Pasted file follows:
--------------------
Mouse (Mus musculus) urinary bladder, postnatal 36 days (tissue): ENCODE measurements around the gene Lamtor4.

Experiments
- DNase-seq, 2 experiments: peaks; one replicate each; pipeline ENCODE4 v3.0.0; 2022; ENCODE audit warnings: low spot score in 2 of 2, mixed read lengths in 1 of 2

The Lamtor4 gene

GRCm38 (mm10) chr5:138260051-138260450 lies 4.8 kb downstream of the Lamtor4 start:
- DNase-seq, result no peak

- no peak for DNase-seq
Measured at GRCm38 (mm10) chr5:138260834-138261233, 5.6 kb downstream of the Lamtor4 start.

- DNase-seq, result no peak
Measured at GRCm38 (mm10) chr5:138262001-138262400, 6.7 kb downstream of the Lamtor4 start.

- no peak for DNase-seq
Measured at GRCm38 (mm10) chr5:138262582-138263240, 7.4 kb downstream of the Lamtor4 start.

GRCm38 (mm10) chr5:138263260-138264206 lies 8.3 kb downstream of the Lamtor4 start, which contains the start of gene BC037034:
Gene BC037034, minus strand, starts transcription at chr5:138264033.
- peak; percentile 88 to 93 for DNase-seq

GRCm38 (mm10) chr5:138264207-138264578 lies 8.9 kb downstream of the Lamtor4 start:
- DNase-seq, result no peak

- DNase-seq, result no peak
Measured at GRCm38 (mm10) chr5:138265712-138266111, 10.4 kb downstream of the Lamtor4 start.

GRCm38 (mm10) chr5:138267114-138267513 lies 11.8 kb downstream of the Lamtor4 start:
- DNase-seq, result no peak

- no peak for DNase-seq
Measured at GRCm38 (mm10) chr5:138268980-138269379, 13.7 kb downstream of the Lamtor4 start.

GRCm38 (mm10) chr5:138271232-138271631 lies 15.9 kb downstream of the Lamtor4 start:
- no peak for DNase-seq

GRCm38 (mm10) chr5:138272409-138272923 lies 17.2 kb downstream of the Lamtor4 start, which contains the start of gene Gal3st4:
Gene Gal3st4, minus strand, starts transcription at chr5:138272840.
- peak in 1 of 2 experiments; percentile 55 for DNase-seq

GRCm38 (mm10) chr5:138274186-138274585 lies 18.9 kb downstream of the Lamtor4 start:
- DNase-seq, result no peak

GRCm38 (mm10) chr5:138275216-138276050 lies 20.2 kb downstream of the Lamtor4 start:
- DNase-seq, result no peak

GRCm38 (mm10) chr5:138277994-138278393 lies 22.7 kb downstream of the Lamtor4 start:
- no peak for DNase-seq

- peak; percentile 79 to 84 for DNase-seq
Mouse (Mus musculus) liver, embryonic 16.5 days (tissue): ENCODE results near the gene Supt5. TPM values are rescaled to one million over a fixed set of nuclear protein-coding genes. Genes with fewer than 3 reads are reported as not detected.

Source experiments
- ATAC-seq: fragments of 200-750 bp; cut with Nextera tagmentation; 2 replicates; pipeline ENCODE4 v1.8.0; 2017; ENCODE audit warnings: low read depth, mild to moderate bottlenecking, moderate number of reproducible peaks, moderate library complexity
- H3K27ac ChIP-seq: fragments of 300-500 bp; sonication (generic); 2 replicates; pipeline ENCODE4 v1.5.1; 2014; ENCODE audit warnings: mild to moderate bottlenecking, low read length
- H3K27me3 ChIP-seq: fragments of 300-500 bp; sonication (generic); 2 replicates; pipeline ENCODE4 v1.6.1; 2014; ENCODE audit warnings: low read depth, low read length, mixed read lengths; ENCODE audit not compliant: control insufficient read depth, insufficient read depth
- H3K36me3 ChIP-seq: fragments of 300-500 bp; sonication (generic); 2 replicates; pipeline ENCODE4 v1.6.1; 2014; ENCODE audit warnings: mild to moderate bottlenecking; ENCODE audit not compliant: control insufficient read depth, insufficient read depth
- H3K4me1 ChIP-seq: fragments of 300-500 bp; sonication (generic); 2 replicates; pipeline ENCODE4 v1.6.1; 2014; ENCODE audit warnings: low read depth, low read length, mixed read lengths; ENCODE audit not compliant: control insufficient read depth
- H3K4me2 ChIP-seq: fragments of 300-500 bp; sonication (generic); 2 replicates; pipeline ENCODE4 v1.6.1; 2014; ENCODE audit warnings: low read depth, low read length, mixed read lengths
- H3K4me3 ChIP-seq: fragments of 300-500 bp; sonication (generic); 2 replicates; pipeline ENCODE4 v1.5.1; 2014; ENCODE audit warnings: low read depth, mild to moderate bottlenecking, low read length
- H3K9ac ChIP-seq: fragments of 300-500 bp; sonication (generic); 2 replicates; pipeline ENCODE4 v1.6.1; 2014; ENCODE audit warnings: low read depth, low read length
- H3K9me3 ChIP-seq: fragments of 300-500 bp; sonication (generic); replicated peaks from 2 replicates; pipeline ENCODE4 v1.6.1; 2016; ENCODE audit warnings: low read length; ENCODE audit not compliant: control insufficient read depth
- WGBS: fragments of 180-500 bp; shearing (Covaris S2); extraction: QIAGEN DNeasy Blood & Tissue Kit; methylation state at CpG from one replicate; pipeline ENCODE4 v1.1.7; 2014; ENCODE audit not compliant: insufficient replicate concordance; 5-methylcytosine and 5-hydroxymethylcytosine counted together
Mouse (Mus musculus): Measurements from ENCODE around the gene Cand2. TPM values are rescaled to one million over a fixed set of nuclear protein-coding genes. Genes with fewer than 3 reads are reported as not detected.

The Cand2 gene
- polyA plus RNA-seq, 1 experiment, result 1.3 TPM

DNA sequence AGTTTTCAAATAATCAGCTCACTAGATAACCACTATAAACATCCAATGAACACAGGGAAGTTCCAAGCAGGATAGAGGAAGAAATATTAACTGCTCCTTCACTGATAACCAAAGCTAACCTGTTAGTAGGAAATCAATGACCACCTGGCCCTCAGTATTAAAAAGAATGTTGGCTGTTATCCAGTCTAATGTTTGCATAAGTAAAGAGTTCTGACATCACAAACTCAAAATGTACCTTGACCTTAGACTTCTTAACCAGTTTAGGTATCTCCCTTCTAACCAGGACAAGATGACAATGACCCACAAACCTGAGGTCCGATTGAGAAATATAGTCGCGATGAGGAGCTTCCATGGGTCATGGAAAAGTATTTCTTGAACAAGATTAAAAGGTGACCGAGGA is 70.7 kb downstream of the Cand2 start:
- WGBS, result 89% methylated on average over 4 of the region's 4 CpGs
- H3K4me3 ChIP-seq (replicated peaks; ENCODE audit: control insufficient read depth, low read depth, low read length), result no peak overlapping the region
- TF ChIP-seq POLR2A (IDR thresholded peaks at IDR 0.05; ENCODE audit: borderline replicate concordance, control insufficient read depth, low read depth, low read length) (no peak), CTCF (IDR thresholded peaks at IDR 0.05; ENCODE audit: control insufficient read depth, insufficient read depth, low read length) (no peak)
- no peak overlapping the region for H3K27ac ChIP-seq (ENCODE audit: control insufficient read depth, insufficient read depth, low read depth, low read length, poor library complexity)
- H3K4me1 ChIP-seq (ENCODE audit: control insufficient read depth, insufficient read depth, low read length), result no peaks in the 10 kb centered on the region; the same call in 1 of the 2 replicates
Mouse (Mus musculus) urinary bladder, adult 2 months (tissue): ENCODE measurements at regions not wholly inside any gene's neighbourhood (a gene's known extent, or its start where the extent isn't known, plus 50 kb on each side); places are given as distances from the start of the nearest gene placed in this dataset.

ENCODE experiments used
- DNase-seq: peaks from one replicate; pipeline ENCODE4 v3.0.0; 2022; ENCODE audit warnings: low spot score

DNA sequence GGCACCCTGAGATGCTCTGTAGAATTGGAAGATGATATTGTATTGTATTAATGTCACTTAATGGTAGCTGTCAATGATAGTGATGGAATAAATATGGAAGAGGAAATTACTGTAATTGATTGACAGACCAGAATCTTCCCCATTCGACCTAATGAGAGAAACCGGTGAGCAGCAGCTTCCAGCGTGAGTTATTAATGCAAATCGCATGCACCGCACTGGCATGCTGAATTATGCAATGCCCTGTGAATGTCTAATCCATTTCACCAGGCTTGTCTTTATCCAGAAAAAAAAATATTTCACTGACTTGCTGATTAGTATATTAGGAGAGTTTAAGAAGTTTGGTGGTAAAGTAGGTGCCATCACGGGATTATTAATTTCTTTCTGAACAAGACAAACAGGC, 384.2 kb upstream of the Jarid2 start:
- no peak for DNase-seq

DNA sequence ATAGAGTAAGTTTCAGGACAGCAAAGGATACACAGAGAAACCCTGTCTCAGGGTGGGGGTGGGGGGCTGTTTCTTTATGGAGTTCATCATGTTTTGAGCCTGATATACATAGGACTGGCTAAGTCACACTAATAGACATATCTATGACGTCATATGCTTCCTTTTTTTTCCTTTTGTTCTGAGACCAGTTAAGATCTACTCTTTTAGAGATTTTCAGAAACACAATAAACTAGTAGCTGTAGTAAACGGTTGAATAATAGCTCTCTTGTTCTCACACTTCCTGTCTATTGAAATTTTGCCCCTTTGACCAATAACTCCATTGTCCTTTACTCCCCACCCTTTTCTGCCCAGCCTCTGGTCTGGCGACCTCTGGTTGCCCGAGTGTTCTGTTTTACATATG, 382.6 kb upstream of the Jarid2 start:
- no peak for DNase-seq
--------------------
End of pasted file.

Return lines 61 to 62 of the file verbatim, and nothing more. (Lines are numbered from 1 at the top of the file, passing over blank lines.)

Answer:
- no peak for DNase-seq

DNA sequence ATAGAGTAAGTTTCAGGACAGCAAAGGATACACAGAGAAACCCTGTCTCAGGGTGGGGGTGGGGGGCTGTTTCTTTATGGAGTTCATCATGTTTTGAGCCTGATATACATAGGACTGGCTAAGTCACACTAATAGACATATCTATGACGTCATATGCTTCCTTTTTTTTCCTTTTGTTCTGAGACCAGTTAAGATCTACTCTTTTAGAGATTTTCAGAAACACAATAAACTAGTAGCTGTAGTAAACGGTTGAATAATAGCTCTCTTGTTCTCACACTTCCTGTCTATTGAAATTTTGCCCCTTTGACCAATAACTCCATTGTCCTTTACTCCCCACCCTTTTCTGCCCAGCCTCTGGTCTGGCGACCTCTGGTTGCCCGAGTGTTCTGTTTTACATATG, 382.6 kb upstream of the Jarid2 start: